Growing up black

Growing up can often be quite painful. For me it was complicated by being black in a largely white community. Most of the time the combination of the two drove me to insecurity. I was a wallflower. I'd never exert myself or speak up or dare to be visible. Besides being gangly and suffering from most teen-age relationship problems, I felt people wouldn't judge me on the basis of me. They saw me first as black, which often put me in a painfully difficult position. Then they'd see me as a teen, which was bad enough by itself.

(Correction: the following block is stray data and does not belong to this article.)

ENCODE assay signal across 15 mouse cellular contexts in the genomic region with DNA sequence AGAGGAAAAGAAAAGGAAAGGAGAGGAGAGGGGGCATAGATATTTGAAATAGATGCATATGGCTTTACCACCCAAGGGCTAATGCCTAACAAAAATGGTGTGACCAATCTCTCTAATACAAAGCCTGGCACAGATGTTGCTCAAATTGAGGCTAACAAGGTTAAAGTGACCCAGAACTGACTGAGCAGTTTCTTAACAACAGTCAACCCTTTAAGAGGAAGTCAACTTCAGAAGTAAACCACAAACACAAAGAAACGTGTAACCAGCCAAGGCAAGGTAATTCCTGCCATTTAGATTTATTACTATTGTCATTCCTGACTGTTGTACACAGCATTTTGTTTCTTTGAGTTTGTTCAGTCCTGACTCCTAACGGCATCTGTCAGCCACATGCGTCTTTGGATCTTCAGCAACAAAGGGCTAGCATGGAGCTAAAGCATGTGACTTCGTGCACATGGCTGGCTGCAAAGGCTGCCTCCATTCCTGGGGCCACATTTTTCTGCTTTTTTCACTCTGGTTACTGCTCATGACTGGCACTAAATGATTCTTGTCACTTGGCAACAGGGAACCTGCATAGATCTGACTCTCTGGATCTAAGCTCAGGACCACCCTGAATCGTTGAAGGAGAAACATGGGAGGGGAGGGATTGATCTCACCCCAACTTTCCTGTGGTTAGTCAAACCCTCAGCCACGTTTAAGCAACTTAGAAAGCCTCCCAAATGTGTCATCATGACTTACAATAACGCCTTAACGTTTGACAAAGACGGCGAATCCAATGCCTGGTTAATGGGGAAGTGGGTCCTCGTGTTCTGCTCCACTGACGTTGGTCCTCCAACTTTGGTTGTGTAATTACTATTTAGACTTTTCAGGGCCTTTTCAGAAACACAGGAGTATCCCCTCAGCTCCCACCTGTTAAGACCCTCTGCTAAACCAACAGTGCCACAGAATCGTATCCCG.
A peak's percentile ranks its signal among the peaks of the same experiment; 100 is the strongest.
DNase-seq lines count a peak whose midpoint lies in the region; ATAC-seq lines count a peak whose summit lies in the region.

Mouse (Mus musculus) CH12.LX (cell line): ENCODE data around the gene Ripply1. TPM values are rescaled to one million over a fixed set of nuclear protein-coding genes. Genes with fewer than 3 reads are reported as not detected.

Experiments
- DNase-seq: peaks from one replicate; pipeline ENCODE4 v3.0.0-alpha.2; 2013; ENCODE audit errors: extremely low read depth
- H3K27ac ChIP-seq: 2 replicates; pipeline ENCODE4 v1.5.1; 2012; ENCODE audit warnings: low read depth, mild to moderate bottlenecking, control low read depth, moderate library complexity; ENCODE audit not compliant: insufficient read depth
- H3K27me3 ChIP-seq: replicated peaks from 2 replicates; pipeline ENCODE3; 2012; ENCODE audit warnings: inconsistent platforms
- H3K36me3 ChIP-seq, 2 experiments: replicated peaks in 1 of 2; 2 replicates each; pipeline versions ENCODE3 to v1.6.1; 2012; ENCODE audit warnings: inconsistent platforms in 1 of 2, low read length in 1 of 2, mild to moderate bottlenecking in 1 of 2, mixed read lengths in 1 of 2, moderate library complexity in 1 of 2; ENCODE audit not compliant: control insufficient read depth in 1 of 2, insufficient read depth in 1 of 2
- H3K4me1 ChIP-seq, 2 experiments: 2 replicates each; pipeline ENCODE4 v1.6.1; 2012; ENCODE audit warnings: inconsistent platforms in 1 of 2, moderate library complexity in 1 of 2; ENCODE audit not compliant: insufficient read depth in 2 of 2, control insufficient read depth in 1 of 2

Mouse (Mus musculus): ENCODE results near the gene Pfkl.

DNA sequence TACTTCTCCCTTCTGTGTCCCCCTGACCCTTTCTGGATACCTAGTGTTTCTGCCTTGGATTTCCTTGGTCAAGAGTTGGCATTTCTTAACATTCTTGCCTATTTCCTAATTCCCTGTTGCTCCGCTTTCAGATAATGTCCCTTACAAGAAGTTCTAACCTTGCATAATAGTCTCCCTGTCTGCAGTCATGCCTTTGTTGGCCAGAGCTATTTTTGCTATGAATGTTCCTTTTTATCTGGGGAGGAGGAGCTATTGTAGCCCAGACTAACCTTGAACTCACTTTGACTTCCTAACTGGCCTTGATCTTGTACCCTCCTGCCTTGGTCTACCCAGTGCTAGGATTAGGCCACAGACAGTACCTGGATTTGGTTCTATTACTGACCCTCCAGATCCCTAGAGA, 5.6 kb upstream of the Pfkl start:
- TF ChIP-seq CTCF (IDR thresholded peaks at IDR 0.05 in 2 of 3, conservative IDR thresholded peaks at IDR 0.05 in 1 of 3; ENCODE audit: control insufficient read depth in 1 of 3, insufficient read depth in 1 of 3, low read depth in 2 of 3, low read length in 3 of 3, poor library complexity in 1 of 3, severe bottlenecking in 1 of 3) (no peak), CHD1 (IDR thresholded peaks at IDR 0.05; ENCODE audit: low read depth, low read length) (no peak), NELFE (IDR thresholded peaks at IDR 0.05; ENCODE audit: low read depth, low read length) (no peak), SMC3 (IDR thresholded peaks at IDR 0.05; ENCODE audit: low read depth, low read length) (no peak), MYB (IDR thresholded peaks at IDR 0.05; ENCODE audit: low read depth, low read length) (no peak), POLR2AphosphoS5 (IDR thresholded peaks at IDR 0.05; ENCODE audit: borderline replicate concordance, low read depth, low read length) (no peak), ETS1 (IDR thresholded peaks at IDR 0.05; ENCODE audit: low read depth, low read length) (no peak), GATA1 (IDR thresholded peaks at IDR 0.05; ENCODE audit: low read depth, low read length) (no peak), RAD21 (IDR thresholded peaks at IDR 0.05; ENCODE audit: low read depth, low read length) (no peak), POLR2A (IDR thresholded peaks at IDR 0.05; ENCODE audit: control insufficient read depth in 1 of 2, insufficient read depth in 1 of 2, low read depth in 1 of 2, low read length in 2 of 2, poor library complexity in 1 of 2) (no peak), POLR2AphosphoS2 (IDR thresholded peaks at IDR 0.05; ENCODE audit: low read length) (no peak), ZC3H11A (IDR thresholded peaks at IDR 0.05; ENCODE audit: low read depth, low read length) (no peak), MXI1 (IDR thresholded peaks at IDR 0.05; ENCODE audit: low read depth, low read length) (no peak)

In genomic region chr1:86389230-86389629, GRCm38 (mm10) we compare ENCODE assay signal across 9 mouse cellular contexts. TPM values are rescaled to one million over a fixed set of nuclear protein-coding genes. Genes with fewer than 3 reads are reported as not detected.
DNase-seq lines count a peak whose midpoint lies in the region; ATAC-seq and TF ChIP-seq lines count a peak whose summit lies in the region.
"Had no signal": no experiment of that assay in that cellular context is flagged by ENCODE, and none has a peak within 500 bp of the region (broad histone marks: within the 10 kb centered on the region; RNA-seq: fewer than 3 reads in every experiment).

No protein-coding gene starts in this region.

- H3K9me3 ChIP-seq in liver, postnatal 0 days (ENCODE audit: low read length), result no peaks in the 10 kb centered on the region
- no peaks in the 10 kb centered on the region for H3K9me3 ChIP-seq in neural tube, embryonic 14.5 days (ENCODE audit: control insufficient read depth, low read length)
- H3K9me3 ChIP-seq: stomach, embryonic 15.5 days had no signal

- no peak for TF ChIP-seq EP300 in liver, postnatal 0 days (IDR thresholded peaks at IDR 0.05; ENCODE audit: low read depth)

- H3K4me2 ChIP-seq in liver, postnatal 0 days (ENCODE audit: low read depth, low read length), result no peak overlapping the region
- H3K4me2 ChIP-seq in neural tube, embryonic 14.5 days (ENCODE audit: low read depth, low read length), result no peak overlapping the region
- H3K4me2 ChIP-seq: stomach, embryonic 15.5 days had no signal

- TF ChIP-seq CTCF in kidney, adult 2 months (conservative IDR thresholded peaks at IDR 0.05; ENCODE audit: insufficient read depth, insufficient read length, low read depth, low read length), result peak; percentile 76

I finally made it through my teens, but I was still black, and the problems associated with it grew closer to me and more disturbing. No matter what I did or how I dressed or talked, people always categorized me as different—not different good, but different bad. I desperately wanted to be thought of as equal, and by now I wasn't quite sure that I was. It took a while to figure out that I was.

Prayer: a parental responsibility
October 23, 1978

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